"We are on our mission to digitize the ocean enabling economic prosperity, increase security, and to ensure sustainability of our planet"
Designing Autonomous Ocean Robots
Liquid Robotics' fleet of unmanned autonomous ocean robots, called Wave Gliders use the ocean's endless supply of wave energy for propulsion. Inspired by the Humpback Whales—one of the most agile creatures in the ocean—the Wave Glider consists of three parts. These are—the float that moves on the surface of the ocean with waves, the umbilical that connects the float, and the submerged wave engine that transfers this motion into forward propulsion. The winged robots come alive as soon as they are dropped into the ocean.
Wave Gliders leverage satellites, mobile phone networks, Wi-Fi, and other communication channels to build a seamless communication network for the ocean
Any device from an iPad to a laptop to a smartphone can be used as a command center to not only direct the fleet of these ocean robots but also to get information delivered to the devices being used by the defense operations commander, oil & gas operator, researcher, or scientist.
“Just designing the robots to swim for a year and transmit data is not enough—they also need to overcome the extremes of the ocean,” says Gysin. Wave Gliders have faced over 17 hurricanes, typhoons with sixty-five-foot waves and winds that blow at 150 knots and yet keep working,” he adds. In November 2011, Liquid Robotics put Wave Gliders to the test. Four Wave Gliders set out from San Francisco Bay to begin a two-fold mission: one, gather data about the oceans and provide the data for free to the world’s explorers and two, an endurance test to be the first unmanned ocean robot to cross the World’s largest ocean, the Pacific. The vessels were launched in pairs, with one set headed for Australia and the other to Japan. Even after facing Typhoon Freda, a category 4 typhoon on the east coast of Australia, the Wave Glider kept transmitting data, the first of these unmanned gliders, reached the land of Oz—on the way setting the Guinness World Record for the "longest distance travelled by an autonomous unmanned surface vehicle”—over 14,000 kilometres in just over one year.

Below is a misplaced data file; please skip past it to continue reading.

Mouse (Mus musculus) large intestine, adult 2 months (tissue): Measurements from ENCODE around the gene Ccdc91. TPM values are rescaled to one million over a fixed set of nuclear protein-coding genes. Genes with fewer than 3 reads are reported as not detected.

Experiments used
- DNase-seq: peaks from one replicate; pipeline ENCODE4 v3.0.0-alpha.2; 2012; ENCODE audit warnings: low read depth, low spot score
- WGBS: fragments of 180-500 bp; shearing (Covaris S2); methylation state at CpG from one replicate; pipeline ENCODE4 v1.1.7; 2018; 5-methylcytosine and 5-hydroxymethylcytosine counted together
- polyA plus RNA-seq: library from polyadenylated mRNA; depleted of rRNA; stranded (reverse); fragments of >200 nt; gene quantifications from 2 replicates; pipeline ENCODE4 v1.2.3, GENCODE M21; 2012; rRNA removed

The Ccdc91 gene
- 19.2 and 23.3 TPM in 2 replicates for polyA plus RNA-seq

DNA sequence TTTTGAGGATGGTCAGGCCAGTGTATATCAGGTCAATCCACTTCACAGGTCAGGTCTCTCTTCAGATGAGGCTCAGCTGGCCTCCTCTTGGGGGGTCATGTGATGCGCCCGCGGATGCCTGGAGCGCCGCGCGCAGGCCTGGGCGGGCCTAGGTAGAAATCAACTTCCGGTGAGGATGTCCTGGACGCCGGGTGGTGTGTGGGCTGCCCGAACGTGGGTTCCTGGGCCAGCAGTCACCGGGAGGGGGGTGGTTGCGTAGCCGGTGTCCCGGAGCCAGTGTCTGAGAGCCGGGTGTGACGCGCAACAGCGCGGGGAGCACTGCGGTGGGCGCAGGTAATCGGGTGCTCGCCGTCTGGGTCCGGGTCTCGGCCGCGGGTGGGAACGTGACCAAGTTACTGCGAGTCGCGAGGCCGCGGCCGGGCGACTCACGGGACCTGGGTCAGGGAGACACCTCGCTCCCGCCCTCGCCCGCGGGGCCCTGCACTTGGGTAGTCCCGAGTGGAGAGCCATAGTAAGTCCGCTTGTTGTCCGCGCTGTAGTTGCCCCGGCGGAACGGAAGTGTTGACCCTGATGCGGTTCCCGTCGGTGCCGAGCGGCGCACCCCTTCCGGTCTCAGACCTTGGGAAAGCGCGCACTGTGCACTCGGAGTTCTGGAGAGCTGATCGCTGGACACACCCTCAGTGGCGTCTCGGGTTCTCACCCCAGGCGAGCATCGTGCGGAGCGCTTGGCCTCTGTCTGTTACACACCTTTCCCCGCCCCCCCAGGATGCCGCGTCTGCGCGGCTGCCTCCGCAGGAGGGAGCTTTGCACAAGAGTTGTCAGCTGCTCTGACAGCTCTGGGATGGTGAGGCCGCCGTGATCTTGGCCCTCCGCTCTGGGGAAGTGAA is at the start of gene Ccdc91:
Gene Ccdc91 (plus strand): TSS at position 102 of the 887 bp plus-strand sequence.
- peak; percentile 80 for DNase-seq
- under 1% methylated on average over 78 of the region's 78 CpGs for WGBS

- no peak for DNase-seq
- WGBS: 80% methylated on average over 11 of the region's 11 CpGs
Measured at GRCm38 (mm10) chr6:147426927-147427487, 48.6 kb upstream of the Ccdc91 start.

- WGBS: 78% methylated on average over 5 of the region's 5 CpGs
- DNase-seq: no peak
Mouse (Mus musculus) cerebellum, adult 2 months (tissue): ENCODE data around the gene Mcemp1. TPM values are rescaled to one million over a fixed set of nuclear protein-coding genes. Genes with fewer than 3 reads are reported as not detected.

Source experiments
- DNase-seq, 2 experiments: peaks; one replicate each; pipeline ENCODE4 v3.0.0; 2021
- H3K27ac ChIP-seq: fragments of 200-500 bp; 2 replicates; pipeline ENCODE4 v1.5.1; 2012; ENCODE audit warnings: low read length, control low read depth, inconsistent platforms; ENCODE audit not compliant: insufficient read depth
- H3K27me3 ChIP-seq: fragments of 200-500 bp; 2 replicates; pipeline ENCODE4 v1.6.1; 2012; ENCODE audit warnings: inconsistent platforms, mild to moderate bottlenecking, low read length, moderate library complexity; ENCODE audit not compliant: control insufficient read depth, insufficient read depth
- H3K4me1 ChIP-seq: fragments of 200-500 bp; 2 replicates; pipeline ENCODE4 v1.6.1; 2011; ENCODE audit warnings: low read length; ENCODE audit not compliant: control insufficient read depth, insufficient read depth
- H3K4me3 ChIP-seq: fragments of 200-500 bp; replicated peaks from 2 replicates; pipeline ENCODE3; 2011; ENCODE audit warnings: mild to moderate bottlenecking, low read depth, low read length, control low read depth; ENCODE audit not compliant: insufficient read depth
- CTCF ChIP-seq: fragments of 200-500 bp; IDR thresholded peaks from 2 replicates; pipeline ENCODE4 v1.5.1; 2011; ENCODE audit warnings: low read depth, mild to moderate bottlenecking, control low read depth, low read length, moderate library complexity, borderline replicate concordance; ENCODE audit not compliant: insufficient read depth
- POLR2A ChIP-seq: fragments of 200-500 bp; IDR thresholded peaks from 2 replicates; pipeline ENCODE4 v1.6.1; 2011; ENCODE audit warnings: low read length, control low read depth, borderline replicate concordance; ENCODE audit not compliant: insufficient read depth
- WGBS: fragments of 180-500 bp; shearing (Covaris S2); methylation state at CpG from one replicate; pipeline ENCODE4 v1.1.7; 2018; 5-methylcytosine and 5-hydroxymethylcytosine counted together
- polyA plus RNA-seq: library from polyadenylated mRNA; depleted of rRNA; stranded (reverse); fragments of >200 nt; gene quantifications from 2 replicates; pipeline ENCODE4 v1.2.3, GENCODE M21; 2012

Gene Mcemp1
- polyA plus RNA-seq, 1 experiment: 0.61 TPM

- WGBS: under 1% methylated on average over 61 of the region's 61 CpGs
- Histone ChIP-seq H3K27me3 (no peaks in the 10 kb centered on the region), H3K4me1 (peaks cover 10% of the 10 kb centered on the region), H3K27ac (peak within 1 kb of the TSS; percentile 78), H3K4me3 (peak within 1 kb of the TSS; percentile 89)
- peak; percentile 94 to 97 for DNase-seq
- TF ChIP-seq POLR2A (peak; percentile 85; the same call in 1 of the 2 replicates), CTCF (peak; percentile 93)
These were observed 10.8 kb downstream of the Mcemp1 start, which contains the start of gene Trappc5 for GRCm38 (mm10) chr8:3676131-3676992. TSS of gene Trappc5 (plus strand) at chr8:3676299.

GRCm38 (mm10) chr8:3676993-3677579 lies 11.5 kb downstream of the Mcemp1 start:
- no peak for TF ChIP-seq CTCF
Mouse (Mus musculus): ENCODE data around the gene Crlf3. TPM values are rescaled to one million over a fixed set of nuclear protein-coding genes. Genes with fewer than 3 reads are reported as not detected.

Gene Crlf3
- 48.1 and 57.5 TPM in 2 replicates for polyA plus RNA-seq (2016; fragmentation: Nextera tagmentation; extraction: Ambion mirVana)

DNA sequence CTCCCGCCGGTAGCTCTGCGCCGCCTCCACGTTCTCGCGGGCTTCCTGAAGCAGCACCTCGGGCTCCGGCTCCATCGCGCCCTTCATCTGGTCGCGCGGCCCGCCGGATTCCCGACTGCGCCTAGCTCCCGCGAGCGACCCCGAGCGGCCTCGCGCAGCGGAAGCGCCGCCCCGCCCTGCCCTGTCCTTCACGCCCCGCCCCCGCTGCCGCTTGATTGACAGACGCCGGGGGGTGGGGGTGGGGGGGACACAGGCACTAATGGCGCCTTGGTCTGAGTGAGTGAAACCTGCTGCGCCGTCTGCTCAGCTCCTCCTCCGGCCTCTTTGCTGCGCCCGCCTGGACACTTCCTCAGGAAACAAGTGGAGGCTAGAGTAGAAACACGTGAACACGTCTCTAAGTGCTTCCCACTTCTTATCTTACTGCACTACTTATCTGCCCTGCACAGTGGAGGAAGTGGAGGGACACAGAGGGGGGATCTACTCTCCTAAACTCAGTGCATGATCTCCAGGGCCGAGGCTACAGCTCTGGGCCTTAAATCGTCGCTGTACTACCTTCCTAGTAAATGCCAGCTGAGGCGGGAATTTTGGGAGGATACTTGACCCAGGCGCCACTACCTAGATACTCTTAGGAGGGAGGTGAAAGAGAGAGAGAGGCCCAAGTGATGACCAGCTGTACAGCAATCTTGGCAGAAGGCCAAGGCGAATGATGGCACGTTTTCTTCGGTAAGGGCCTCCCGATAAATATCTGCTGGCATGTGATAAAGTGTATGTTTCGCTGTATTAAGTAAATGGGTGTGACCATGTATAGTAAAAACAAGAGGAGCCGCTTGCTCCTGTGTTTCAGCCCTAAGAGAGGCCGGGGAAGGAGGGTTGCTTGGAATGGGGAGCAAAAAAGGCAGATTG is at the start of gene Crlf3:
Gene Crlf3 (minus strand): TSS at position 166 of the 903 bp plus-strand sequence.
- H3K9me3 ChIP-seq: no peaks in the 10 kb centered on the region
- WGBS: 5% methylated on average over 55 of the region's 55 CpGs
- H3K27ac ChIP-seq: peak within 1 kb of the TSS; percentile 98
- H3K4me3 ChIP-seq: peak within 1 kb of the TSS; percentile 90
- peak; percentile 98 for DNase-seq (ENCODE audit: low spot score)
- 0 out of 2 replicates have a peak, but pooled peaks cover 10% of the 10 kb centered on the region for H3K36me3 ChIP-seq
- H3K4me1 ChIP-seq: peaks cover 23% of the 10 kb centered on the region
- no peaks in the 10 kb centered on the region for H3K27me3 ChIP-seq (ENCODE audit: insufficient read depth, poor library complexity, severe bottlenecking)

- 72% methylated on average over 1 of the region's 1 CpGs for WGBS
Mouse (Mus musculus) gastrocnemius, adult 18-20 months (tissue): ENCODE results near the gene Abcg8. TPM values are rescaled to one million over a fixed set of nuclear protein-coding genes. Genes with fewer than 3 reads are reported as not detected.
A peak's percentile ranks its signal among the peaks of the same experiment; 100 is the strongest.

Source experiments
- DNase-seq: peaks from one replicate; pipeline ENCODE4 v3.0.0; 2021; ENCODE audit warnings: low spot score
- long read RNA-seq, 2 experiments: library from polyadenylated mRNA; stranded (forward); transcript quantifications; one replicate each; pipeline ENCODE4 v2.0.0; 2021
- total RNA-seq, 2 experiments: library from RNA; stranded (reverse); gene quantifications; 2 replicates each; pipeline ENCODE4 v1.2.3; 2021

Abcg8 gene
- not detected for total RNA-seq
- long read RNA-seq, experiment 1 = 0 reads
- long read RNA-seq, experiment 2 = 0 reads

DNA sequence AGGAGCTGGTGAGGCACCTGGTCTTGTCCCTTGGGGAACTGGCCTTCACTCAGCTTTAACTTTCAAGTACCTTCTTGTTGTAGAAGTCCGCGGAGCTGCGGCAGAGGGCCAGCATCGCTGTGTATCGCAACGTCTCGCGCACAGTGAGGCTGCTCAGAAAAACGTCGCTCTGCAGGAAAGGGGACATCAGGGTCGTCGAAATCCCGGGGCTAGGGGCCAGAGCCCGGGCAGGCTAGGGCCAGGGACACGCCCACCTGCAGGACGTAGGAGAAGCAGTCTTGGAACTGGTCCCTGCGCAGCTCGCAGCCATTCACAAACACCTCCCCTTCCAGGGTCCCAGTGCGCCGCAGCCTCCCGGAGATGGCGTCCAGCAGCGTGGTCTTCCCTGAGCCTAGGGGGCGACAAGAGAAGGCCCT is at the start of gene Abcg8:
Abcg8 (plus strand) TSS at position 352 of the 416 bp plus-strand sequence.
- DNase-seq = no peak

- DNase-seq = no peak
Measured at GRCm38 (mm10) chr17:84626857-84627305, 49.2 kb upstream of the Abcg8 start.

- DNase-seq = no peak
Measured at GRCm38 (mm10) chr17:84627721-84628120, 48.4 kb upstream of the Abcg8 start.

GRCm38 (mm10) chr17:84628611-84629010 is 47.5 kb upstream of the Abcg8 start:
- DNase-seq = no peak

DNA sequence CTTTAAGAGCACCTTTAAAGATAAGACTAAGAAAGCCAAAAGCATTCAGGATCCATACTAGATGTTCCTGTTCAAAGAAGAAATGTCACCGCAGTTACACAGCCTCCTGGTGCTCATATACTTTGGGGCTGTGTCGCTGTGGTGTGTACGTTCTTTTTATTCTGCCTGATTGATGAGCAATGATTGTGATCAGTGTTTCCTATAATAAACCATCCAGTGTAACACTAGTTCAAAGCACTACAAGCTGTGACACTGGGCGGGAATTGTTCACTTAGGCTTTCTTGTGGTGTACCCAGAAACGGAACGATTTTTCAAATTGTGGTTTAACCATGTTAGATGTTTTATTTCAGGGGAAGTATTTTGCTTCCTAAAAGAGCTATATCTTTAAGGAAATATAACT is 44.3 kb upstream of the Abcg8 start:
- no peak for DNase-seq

Networking the Oceans
Wave Gliders leverage satellites, mobile phone networks, Wi-Fi, and other communication channels to build a seamless communication network while they are in the oceans. The seafloor to networked space environment helps the Liquid Robotics team to explore and understand the oceans fully. These unmanned swimming robots build the grid that can cover the vast expanse of the ocean and help establish a seamless network of communication and data. This advantage helps solve critical problems for the defense, oil and gas, commercial, and maritime and environmental professionals.
Collaborating with Global Leaders
Over the past few months, Liquid Robotics has partnered with two global leaders in order to protect and sustainably manage the marine sanctuaries and ecosystems. In alliance with the Australian Institute of Marine Science (AIMS) and NOAA’s Office of National Marine Sanctuaries, Wave Gliders are helping scientists gain new insights into the true health and conditions of their vulnerable marine sanctuaries.
“We want to connect a substantial number of sensors, manned and unmanned systems, and satellites to the ocean network making it a place where data can be accessed 24/7. We are on our mission to digitize the ocean enabling economic prosperity, increase security, and to ensure sustainability of our planet," concludes Gysin.